One more aid is now available for the musician.
Gamaka, the nuance that adds beauty to the rendition of Carnatic music, has been ‘boxed.’ Ramesh Vinayakam, music director of repute, has created a gamaka box. “Music should be a continuous process and there should always be an urge to create something new, which should beget newer things.” With these introductory remarks, Ramesh addressed a group of students from the Music Department of the University of Madras and explained his concept of visualising the gamakas adopting a simple language.
Ramesh took the aid of five symbols that had specific meanings - the first and second were for the fast glide up/down, the third and fourth for the slow glide up/down and the fifth “to sustain.” These symbols were drawn inside a parallelogram that had four sides and three lines in it. He commenced from the bare basics, the aadhara shadjama and depicted the plain notes (swarastanams) first and then took the audience through a guided tour that landed them at the actual swaras themselves. (The Begada “Ma” for instance could be drawn/notated to get at its particular unique hue with accuracy). He annotated all this declaring Sankarabharanam scale as his base but proved that this could be applied to the entire spectrum of known scales. What was remarkable was that the protagonist never once attempted to sing or even signalled anything, but the gamaka-box on its own was able to orient the students and teachers towards their goal of singing half-notes, understanding the kaarvai depiction, begin and end zaaru as desired and even contemplate brigas to a certain extent. There was no room for glitches and remember it was a musically well-informed audience.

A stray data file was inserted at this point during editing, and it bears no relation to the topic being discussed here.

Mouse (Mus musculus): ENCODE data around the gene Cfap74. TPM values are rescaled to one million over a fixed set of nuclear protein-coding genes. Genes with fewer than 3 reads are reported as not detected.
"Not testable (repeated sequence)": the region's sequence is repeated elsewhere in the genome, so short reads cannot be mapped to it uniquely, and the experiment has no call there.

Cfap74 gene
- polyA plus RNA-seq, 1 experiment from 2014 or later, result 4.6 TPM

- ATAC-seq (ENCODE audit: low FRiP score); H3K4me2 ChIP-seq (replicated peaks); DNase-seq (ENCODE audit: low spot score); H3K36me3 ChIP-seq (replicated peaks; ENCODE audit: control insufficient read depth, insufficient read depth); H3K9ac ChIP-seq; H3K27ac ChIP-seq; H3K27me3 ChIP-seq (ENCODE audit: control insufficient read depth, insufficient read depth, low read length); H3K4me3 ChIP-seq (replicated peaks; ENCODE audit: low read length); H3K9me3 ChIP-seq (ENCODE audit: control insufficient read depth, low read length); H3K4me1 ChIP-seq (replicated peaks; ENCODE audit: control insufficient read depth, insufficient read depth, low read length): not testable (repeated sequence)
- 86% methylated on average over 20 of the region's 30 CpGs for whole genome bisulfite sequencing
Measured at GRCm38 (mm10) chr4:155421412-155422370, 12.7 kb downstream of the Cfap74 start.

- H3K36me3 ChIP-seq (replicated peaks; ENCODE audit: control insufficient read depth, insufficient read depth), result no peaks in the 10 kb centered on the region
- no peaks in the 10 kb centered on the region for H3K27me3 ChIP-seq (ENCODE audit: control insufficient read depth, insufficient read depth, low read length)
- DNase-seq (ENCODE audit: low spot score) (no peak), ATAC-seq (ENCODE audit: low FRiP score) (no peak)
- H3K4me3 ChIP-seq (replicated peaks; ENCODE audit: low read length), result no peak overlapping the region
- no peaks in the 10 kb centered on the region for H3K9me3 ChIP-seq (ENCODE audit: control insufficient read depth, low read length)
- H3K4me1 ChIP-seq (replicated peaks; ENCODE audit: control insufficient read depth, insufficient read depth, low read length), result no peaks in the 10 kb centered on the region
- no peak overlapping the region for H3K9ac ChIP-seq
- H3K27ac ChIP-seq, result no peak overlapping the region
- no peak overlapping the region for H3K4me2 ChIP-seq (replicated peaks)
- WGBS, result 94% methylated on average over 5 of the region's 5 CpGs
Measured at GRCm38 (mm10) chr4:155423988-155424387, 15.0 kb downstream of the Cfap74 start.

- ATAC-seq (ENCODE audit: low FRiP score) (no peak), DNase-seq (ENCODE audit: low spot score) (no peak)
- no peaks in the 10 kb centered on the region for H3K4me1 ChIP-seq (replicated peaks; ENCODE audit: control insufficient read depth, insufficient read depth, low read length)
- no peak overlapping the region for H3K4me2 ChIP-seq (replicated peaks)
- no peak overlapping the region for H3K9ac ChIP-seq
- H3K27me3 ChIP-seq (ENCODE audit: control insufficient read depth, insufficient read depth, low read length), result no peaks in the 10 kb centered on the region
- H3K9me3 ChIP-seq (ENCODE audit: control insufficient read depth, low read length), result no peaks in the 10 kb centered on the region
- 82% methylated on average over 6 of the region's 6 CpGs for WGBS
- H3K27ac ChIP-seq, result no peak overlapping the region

Ramesh stated that the full stop meant a halt or could be construed as the terminating point and added: “It is seldom used when expressing gamakas.” He highlighted the universal application of this concept and accepted that willing and open-minded practitioners would definitely need more sessions and hands-on experience to enjoy and appreciate it in a better way. The audience was more than convinced by the explanation offered of this theory and responded instantly through their “chorus-singing” as the gamakas came up on the white board. The openness and camaraderie with which they united was heart-warming.
Edward Albee had said this while talking of the kind of theatre that is evolving in the youthful mind of the present day:
“A theatre which engages than disengages, that would shake up than placate, that would be tough intense and adventuresome, that would raise questions not merely answers.” Ramesh Vinayakam’s perception of the gamaka-box left such an impression in the minds of those that had gathered.
Dr. Prameela Gurumurthy, HOD, Music Department, University of Madras, introduced Ramesh Vinayakam and his assistant Thamizh, to the audience and said that Ramesh had scored music in Hollywood, his first film being in English – ‘A Common Man’ - starring Lord Ben Kingsley. The composer is known for the gentleness he imparts to film music, an outstanding example being his score for ‘Nala Damayanti.’